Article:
AI is currently an excellent language translator, one application of which is a positive use of deep fake audio and video technology [3].

The promise of AI shines bright in human education. This was the original purpose for its development, though the sponsor was the US Department of Defense. Just like the Internet and email. GML isn’t there yet as the total learning solution. It is a student of the Internet (with a 6-8 month time delay), not a teacher of principles, values and a love of learning. Some believe ChatGPT can be used as tool to help humans teach their students critical thinking [4].

The Bad

Today’s ChatGPT can ace SAT and LSAT exams. It can pass MBA-level exams and law school/bar entrance exams. Unsupervised. Hence its potential use as an academic cheating tool. This has already spawned new GML to detect work produced by GMLs. Farther down the road, some fear GML will lead to mediocrity in human critical thinking.

AI can currently create deep fake images, audio and video at virtually no cost. This is clearly a problem for a society that already has trouble distinguishing fiction from reality.

Let’s leave the really bad AI consequences to science fiction. ChatGPT will not eliminate mankind but it’s on the spectrum of technology that could, possibly, if not managed carefully. The Her outcome is probably too much to hope for. The Matrix/Terminator end of the spectrum is just too dark to contemplate. Maybe we get the 2001: A Space Odyssey treatment, with a rebirth at the end [5].

The Ugly

What I find ugly are those aggressively positioned at the extremes of the AI debate. Those who want the world to believe it’s all good or all bad and that opposing opinions are misinformed, or worse. This even happens in the marketing world. Our AI reality, as with most of the realities we have any control over, will be somewhere between these two polar opposites.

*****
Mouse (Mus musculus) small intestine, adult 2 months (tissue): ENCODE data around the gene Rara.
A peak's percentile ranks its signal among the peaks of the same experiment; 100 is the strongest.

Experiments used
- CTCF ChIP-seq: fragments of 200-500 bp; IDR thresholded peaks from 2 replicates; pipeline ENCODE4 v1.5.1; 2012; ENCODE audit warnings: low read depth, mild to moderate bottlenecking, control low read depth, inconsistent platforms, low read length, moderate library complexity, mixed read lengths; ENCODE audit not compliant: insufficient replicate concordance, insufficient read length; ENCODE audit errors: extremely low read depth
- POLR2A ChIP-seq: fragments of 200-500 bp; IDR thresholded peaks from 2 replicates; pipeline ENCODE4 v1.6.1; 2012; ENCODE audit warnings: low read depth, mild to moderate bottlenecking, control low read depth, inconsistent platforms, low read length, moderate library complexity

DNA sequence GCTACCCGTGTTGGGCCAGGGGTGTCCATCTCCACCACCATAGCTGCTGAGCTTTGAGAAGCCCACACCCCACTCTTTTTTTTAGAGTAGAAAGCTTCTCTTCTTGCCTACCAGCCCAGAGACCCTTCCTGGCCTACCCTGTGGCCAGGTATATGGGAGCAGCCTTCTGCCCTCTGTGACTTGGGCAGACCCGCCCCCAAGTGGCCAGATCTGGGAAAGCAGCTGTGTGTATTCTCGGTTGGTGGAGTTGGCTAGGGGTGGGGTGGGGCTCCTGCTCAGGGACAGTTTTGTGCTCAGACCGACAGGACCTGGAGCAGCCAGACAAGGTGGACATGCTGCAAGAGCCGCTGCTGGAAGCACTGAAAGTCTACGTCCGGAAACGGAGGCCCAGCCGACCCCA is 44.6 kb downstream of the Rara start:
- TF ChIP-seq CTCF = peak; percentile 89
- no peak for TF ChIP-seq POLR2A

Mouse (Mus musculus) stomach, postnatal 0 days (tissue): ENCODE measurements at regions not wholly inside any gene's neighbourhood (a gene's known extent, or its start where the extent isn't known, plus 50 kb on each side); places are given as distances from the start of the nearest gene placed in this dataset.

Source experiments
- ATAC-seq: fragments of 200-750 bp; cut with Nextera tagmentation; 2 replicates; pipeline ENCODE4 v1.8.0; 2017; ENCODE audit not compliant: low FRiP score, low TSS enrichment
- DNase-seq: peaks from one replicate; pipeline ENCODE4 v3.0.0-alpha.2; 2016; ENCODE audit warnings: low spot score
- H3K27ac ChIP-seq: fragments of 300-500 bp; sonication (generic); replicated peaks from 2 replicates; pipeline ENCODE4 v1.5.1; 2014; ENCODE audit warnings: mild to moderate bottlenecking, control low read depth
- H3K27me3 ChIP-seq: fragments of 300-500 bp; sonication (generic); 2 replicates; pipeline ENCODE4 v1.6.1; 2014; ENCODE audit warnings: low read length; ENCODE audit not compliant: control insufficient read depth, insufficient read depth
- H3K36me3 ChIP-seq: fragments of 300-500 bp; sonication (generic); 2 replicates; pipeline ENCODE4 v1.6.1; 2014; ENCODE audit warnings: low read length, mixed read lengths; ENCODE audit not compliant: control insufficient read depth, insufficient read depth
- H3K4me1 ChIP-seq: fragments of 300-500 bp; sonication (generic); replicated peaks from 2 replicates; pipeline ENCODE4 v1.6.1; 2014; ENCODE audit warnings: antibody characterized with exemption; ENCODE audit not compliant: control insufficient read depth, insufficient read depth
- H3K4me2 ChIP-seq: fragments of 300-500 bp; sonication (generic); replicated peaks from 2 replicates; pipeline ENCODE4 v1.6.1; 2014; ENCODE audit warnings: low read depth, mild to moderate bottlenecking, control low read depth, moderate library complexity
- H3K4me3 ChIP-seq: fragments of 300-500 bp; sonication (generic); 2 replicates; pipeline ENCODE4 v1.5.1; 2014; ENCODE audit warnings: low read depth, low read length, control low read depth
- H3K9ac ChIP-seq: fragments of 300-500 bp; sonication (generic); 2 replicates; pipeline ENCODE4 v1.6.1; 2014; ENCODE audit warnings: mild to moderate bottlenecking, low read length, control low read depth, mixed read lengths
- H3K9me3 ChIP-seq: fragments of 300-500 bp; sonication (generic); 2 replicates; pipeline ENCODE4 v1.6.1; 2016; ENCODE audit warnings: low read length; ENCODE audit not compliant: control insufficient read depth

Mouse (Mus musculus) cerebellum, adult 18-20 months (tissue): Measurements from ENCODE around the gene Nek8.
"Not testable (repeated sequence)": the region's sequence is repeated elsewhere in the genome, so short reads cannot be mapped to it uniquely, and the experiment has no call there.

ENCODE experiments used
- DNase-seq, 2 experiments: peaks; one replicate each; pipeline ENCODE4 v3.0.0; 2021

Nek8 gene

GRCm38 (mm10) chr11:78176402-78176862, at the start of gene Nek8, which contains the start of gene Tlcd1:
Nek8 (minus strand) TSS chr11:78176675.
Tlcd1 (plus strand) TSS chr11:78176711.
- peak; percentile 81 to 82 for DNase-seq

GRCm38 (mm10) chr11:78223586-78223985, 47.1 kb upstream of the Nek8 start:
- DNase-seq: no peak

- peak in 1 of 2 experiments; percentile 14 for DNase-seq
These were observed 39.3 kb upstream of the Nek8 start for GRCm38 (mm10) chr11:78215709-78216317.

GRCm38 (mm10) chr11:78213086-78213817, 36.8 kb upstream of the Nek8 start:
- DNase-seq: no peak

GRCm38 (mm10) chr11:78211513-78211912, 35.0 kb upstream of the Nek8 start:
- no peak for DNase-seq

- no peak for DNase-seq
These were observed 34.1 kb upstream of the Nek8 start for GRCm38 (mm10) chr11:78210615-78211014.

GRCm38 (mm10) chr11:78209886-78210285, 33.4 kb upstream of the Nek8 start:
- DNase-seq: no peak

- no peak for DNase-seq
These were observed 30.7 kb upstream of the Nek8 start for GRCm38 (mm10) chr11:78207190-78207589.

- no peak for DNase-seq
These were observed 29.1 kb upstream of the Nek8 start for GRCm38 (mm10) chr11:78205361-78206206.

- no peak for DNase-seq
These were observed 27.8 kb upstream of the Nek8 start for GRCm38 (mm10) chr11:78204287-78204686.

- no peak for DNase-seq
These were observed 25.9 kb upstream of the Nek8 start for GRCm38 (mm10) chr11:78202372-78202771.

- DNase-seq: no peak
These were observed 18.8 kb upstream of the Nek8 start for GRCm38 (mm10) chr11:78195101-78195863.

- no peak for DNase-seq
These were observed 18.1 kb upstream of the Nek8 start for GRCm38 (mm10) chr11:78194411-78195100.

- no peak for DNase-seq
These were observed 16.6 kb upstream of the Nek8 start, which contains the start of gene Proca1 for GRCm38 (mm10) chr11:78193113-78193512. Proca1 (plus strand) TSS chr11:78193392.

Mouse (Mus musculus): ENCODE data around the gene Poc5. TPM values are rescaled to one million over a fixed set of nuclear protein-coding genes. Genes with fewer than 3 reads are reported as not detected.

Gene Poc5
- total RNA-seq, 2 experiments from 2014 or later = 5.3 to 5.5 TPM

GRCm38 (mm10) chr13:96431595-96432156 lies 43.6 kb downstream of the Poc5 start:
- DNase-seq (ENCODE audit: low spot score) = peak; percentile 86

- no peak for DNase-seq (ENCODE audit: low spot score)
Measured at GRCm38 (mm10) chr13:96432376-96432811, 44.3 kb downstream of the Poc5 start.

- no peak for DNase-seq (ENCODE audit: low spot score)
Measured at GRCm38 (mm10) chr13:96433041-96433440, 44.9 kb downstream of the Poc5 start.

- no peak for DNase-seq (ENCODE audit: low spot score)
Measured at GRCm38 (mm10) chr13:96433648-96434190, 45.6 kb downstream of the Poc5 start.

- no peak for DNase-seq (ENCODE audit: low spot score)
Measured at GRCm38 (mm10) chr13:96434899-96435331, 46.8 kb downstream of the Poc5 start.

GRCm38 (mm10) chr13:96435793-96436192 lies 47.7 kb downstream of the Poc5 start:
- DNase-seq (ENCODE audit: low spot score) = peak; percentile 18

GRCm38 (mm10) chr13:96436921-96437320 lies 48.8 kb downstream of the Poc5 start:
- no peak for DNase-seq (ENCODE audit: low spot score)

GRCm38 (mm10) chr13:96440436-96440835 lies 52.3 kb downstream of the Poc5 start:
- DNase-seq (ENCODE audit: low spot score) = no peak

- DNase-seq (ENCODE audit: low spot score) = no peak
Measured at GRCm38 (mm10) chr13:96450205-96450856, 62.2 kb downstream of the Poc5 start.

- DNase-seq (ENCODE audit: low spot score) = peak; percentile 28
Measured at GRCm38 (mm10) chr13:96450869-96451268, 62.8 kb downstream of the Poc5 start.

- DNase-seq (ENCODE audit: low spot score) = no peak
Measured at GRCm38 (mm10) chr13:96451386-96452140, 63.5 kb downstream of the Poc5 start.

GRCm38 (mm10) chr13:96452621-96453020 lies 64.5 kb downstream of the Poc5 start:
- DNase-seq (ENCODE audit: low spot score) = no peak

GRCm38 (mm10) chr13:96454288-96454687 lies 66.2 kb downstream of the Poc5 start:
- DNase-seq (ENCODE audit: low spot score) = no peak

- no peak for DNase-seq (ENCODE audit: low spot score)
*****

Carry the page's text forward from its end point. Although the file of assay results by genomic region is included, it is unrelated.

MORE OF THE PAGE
AI has already been with us for a while now in various forms. It’s here to stay, so let’s focus on the form it takes moving forward. Rather than fearing it—or fear being replaced by it—let’s focus on how it can improve on positive human efforts. The marketing world will play an early and essential role in making AI ugly, beautiful or something in between. Just like it did with social media and other forms of communications media.

Which leads to my second question:

Is the marketing world ready to act as a truly responsible user and promoter of AI technology?

Better than it was for social media?”

Notes and references:

  1. Ian Brown, “The peril and promise of artificial intelligence”, The Globe and Mail, March 31, 2023.
  2. Her, Directed by Spike Jonze, Annapurna Pictures, 2013.
  3. Daniel Levi, “Yes, deepfakes can actually be a force for good – here’s how”, Tech Startups, Feb 14, 2023.
  4. Will Douglas Heaven, “ChatGPT is going to change education, not destroy it”, MIT Technology Review, Apr 6, 2023.
  5. The Matrix, Directed by The Wachowskis, Warner Bros et al, 1999.
    Terminator, Directed by James Cameron, Hemdale et al, 1984.
    2001: A Space Odyssey, Directed by Stanley Kubrick, Stanley Kubrick Productions, 1968.
    Blade Runner, Directed by Ridley Scott, The Ladd Company et al, 1982.